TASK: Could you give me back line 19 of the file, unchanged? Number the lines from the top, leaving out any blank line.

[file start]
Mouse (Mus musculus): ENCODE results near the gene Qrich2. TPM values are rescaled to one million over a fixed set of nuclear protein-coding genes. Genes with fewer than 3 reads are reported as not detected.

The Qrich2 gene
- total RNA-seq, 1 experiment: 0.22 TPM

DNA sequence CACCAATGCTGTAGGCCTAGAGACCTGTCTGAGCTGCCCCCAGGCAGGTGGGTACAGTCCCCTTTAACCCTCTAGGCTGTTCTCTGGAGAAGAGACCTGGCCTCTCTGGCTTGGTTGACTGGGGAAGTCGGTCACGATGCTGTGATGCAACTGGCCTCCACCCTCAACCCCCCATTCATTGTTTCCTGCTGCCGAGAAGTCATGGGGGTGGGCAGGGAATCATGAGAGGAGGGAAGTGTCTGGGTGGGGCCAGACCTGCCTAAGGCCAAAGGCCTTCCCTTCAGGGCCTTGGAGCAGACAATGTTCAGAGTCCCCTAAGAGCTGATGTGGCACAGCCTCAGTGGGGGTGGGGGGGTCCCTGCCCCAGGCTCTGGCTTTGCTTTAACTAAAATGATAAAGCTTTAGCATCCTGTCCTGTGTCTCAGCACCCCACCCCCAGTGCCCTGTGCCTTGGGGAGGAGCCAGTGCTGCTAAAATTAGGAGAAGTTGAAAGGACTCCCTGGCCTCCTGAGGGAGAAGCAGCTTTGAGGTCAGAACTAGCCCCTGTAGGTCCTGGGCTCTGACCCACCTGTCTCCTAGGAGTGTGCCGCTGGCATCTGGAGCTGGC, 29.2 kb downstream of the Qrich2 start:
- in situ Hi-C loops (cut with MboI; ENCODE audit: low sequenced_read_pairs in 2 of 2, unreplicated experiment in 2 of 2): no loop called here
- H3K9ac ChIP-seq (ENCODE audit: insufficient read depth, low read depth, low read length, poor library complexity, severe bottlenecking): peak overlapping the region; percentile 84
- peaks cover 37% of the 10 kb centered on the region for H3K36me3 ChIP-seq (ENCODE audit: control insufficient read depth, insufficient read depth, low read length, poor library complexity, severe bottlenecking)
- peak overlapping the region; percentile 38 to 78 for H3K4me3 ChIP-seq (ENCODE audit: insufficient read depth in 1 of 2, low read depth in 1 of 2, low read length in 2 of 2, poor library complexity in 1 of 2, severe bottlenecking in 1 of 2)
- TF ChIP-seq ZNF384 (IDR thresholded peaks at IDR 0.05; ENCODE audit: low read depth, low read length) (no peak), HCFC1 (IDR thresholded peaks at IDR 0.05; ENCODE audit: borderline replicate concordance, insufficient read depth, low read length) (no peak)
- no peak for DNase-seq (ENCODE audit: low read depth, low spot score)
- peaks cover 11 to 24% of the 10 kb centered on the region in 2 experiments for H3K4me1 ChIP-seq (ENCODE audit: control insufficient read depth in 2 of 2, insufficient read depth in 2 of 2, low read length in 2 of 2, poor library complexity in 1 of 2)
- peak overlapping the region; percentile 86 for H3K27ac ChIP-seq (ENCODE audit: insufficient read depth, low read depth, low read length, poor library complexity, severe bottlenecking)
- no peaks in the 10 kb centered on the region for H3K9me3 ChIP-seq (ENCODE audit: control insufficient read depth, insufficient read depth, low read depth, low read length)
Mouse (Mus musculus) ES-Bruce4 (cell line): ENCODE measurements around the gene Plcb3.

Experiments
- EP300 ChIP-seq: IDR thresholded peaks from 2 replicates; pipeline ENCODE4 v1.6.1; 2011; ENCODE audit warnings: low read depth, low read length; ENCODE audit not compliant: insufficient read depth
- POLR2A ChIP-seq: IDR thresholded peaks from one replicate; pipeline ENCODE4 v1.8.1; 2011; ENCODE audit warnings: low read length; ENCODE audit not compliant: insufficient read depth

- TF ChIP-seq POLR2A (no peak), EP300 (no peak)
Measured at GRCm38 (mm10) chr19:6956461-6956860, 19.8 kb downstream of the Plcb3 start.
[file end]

Measured at GRCm38 (mm10) chr19:6956461-6956860, 19.8 kb downstream of the Plcb3 start.